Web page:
The Unwind is Yahoo Life’s well-being series in which experts, influencers and celebrities share their approaches to wellness and mental health, from self-care rituals to setting healthy boundaries to the mantras that keep them afloat.
As Randall Pearson on This Is Us — which will end with its sixth season, it's just been announced — Sterling K. Brown is used to tugging at fans' heartstrings through poignant storylines, including his character's emotional experience with therapy.
"I hope it's been impactful," Brown tells Yahoo Life of Randall's mental health journey. "I'm from a community of Black men where talking about mental health with regularity is not the status quo, where soldiering through and handling your problems on your own is what is expected of you. The narrative from a very young age is that this world is hard and you have to figure out a way to make it through, to persevere. And it's never really been encouraged to say, "You can share this burden with someone. There are people who can help you go through trials and tribulations, and it's not something that you have to do by yourself."
"And I think Randall, even in his open-heartedness, him seeking out therapy was something that was very difficult for him to do," Brown continues. "And the fact that he did and was able to find himself benefit, I sincerely hope that other people took that message and it allowed them to also seek out the help."
The two-time Emmy winner's latest project is a more lighthearted one: Cascade's "Dirty Little Secret" campaign, in which the suave spokesman encourages viewers to "do it every night" — as in, run the dishwasher — to cut down on water usage and energy costs. ("Doing it every night is something that I constantly tell my wife about, especially when it comes to washing dishes with the dishwasher," he cracks.)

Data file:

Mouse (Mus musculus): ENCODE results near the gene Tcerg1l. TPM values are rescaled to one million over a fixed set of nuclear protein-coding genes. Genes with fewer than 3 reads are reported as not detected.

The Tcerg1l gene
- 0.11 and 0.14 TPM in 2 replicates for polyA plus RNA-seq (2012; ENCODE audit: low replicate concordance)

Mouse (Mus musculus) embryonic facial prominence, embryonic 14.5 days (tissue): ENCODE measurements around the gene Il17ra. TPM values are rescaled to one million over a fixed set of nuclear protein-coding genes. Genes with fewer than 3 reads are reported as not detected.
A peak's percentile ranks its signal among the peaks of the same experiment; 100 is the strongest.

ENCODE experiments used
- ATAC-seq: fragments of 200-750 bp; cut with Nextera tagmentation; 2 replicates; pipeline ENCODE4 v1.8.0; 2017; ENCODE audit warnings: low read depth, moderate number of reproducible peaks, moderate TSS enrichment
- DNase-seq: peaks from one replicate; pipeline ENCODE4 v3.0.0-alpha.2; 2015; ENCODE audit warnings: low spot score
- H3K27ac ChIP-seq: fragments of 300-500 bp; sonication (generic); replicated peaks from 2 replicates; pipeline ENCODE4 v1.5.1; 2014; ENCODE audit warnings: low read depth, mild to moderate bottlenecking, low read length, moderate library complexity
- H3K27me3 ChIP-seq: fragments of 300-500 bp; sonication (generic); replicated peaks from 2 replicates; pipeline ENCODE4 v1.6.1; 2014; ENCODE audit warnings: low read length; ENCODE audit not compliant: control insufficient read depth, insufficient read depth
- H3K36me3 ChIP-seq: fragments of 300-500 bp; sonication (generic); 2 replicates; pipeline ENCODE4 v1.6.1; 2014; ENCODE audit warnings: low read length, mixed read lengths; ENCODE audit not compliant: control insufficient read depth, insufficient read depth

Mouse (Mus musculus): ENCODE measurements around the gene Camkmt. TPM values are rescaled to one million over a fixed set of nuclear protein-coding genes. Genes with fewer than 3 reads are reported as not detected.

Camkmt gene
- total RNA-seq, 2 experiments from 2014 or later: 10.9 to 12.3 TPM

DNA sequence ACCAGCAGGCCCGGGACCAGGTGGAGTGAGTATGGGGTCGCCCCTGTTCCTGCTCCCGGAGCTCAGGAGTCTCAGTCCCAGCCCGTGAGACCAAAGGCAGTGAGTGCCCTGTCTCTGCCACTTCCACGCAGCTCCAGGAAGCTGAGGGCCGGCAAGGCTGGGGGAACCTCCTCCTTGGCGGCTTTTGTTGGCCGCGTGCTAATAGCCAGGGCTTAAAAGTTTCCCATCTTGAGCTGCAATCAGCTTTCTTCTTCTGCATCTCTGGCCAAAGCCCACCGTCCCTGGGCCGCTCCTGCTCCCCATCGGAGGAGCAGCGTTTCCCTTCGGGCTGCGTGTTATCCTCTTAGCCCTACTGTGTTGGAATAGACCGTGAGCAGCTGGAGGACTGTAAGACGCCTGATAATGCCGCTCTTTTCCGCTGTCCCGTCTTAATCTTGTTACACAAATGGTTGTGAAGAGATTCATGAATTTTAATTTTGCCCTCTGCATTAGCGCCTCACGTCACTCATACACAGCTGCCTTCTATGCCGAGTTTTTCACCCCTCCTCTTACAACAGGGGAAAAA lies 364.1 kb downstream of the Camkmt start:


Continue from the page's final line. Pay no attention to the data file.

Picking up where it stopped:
Here, the Black Panther star and father of two opens up about being a "neat freak," relying on meditation and exercise to keep him from feeling "off-balance" and turning 45 — the same age his father was when he died.
Do you find satisfaction in keeping your space clean at home?
Very much. So similar to Randall, I'm a bit of a neat freak and it's actually hard for me to concentrate on anything else until my space is clear.
How do you prioritize your mental health?
That's of the utmost importance. I feel like on a daily basis I try to do something for my spiritual, mental and physical well-being. Trying to start the day with meditation is really wonderful; just a little bit of quiet and sort of centering yourself on who it is that you want to be in the world. The physical is just as important as the mental and the spiritual, because I find this wonderful endorphin rush and serotonin surge when you get a chance to exercise your body. If I neglect any of those three aspects of self, I feel a little bit off-balance, so I try to do something to stimulate myself mentally, physically and spiritually every day.
And what does self-care mean to you? Do you have any small rituals, like making your bed first thing, lighting a candle, having a quiet coffee outside... ?